Melky Cabrera drew hugs from his new Toronto teammates, then trotted out his own mantra to deflect questions about last year's drug suspension.

The 28-year-old outfielder joined the Blue Jays at spring training on Friday. He was the MVP of the All-Star game last summer, but was later suspended 50 games by Major League Baseball after a positive test for testosterone.

The San Francisco Giants left him off the postseason roster during their run to the World Series championship.

With only slight variations, Cabrera repeatedly said through a translator: "I made a mistake. I paid the price for it. I'm looking forward to 2013."

The reason for his reticence: a pending investigation, he said.

"My lawyers are dealing with MLB. The lawyers are going to be the ones making all the statements about last year," he said.

Cabrera signed a two-year contract worth $16 million soon after the Giants let him go.

Cabrera led the NL in hitting at .346 when he was suspended Aug. 15. He asked MLB for a rules change that disqualified him from the batting title, saying it would be a tainted achievement. He had 11 home runs, 25 doubles and 60 RBIs in 113 games.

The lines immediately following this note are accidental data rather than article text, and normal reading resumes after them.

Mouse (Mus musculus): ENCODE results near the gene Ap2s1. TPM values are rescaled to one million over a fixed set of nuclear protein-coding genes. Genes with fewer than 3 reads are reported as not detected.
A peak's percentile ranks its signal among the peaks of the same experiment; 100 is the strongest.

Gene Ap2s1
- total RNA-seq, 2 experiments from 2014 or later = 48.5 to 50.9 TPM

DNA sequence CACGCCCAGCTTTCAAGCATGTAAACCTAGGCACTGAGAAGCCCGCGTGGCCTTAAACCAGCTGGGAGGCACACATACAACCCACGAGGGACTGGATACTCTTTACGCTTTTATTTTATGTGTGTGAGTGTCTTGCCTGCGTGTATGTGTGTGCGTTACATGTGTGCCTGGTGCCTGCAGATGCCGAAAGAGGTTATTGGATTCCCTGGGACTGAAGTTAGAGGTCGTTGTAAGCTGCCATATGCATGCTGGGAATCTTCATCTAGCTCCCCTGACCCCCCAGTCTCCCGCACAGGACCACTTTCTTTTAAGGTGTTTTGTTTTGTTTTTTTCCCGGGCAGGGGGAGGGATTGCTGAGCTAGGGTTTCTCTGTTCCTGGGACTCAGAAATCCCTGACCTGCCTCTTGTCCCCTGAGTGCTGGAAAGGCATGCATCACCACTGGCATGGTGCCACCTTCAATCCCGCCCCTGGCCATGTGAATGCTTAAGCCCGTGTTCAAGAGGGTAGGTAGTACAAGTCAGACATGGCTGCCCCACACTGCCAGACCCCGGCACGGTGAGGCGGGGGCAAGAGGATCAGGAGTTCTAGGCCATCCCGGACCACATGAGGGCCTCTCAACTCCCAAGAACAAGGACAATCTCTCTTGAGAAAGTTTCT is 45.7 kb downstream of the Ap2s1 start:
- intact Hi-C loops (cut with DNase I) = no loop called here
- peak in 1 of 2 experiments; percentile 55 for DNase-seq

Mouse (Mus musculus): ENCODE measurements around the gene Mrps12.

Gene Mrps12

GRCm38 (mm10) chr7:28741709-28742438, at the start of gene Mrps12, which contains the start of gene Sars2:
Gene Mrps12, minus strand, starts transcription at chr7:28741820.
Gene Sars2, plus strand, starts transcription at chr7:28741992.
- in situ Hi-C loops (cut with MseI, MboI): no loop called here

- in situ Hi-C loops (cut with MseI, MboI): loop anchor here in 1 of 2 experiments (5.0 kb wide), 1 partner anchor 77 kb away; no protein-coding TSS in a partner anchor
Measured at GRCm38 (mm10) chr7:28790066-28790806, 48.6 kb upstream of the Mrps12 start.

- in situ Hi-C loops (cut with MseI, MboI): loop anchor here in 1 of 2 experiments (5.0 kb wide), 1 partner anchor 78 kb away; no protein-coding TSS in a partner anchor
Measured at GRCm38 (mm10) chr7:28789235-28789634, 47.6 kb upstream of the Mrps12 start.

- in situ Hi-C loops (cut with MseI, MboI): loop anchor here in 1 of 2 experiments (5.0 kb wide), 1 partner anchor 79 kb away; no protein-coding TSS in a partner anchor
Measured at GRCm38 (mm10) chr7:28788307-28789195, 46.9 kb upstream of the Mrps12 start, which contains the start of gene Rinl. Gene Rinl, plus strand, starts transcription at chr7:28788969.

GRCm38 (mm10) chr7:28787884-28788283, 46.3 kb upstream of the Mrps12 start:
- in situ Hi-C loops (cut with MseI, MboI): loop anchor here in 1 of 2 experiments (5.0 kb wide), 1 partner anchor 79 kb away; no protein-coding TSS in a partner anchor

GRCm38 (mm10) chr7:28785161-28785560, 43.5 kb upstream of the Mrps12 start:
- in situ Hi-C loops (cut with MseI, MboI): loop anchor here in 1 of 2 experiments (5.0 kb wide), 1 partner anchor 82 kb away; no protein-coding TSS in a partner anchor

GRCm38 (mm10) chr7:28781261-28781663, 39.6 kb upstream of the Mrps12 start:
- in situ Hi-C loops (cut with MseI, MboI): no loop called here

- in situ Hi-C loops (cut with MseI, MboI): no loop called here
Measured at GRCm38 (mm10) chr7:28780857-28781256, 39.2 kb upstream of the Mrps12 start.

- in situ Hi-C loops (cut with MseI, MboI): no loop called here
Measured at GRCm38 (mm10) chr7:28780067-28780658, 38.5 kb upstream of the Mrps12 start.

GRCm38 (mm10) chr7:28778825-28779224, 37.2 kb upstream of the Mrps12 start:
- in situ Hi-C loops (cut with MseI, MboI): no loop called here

"I don't know if I'm going to have the numbers I had last year. I can't predict the numbers," he said. "The only thing I know is that I worked out six days a week in the Dominican to be ready for this season. I'm ready."

Blue Jays manager John Gibbons, who was Cabrera's bench coach when both were with Kansas City, said it was good to see him on the field.

"The kid can hit," Gibbons said. "In Kansas City, he had over 200 hits. So I've only seen the kid when he's been good."

Nationals and Zimmermann agree to one-year deal

The Washington Nationals and right-hander Jordan Zimmermann have agreed to a one-year contract, avoiding arbitration.

The 26-year-old Zimmermann had asked for $5.8 million, while the Nationals submitted $4.6 million. He made $2.3 million last season, when he went 12-8 with a 2.94 ERA last season, making 32 starts and pitching 195 2-3 innings.